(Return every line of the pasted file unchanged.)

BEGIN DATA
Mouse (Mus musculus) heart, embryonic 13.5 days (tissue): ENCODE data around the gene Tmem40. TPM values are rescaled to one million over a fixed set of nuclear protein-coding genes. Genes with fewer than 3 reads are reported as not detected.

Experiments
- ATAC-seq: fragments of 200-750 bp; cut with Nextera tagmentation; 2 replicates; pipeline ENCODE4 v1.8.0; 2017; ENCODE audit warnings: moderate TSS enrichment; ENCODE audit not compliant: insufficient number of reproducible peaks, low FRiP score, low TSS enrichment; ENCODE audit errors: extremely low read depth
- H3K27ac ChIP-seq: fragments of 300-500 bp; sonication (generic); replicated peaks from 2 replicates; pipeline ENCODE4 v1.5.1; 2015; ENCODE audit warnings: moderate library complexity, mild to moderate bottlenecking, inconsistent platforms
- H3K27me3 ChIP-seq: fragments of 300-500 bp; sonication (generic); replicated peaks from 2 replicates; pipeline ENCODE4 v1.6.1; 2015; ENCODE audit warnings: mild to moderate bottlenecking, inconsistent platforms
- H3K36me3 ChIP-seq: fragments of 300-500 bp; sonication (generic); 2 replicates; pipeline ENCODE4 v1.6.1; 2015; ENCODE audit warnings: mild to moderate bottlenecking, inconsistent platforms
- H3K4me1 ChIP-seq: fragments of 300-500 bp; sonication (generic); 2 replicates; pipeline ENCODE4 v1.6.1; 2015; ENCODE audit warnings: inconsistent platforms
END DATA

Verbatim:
Mouse (Mus musculus) heart, embryonic 13.5 days (tissue): ENCODE data around the gene Tmem40. TPM values are rescaled to one million over a fixed set of nuclear protein-coding genes. Genes with fewer than 3 reads are reported as not detected.

Experiments
- ATAC-seq: fragments of 200-750 bp; cut with Nextera tagmentation; 2 replicates; pipeline ENCODE4 v1.8.0; 2017; ENCODE audit warnings: moderate TSS enrichment; ENCODE audit not compliant: insufficient number of reproducible peaks, low FRiP score, low TSS enrichment; ENCODE audit errors: extremely low read depth
- H3K27ac ChIP-seq: fragments of 300-500 bp; sonication (generic); replicated peaks from 2 replicates; pipeline ENCODE4 v1.5.1; 2015; ENCODE audit warnings: moderate library complexity, mild to moderate bottlenecking, inconsistent platforms
- H3K27me3 ChIP-seq: fragments of 300-500 bp; sonication (generic); replicated peaks from 2 replicates; pipeline ENCODE4 v1.6.1; 2015; ENCODE audit warnings: mild to moderate bottlenecking, inconsistent platforms
- H3K36me3 ChIP-seq: fragments of 300-500 bp; sonication (generic); 2 replicates; pipeline ENCODE4 v1.6.1; 2015; ENCODE audit warnings: mild to moderate bottlenecking, inconsistent platforms
- H3K4me1 ChIP-seq: fragments of 300-500 bp; sonication (generic); 2 replicates; pipeline ENCODE4 v1.6.1; 2015; ENCODE audit warnings: inconsistent platforms